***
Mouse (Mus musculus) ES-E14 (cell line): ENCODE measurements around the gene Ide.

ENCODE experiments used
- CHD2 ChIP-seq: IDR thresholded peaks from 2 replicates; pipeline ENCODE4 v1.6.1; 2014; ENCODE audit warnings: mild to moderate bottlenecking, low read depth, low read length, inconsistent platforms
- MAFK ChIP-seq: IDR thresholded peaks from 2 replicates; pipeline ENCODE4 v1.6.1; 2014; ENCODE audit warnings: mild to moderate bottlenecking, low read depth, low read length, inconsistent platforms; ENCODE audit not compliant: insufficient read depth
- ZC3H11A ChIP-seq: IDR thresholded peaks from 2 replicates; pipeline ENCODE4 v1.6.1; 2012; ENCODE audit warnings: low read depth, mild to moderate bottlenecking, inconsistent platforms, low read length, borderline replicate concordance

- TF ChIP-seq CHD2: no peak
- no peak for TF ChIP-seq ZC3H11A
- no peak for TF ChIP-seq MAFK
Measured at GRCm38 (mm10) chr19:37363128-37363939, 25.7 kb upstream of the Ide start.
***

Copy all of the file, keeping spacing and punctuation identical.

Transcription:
Mouse (Mus musculus) ES-E14 (cell line): ENCODE measurements around the gene Ide.

ENCODE experiments used
- CHD2 ChIP-seq: IDR thresholded peaks from 2 replicates; pipeline ENCODE4 v1.6.1; 2014; ENCODE audit warnings: mild to moderate bottlenecking, low read depth, low read length, inconsistent platforms
- MAFK ChIP-seq: IDR thresholded peaks from 2 replicates; pipeline ENCODE4 v1.6.1; 2014; ENCODE audit warnings: mild to moderate bottlenecking, low read depth, low read length, inconsistent platforms; ENCODE audit not compliant: insufficient read depth
- ZC3H11A ChIP-seq: IDR thresholded peaks from 2 replicates; pipeline ENCODE4 v1.6.1; 2012; ENCODE audit warnings: low read depth, mild to moderate bottlenecking, inconsistent platforms, low read length, borderline replicate concordance

- TF ChIP-seq CHD2: no peak
- no peak for TF ChIP-seq ZC3H11A
- no peak for TF ChIP-seq MAFK
Measured at GRCm38 (mm10) chr19:37363128-37363939, 25.7 kb upstream of the Ide start.